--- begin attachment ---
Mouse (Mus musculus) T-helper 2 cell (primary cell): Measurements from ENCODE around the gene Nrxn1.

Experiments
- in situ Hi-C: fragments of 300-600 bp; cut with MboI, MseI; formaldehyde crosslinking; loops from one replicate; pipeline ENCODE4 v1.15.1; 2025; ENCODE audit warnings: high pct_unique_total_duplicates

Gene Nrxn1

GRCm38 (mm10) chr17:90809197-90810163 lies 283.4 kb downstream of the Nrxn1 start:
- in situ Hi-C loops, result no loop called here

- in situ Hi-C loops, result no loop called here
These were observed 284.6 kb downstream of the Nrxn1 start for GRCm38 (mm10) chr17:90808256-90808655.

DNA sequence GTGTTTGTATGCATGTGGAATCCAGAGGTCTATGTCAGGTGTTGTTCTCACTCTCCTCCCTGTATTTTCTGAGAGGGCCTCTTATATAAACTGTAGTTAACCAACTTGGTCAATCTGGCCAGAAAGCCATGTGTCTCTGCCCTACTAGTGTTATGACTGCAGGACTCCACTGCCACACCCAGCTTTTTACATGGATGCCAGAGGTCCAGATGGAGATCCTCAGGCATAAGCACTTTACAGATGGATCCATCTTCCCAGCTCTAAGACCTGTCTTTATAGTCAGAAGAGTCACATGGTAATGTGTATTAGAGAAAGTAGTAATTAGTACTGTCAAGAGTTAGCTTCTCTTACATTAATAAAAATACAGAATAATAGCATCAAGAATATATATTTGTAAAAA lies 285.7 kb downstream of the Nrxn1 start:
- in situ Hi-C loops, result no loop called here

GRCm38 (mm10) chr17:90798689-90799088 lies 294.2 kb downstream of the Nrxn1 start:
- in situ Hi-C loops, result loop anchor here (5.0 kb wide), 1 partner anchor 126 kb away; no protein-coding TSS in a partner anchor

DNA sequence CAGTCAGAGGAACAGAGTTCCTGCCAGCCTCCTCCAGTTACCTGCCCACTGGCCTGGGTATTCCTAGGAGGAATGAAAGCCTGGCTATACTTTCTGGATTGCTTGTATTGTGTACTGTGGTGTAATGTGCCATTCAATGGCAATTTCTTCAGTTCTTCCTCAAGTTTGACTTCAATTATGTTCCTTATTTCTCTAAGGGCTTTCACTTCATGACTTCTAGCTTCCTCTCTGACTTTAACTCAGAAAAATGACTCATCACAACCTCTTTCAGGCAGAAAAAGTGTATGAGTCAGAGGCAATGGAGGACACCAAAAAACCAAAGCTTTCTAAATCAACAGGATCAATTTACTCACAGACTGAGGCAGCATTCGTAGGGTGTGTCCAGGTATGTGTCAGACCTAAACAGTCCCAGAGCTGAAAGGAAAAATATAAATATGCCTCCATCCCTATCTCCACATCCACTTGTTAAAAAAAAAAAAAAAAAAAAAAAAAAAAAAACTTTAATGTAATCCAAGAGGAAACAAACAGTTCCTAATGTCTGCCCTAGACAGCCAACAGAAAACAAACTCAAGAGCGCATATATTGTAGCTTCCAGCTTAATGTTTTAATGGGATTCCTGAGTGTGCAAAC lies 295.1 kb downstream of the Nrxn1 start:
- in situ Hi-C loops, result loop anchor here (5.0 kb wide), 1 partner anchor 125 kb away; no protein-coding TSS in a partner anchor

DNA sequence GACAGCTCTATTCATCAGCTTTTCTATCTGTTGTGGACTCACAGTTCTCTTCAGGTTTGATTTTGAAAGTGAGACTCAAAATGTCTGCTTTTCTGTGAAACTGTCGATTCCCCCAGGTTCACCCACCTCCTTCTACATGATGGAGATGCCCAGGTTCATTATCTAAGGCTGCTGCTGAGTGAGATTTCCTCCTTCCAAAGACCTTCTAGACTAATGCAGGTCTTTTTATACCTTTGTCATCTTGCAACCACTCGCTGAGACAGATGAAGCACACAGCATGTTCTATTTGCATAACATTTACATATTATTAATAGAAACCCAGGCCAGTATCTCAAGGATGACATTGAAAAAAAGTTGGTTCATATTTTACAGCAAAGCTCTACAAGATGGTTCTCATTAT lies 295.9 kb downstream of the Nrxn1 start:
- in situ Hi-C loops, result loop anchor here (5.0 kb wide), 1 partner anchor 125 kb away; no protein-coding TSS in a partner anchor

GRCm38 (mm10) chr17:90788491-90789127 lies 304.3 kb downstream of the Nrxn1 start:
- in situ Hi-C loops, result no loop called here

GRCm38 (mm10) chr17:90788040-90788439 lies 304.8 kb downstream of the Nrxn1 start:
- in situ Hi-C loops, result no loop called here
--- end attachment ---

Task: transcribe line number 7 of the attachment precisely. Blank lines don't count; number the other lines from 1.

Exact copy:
- in situ Hi-C loops, result no loop called here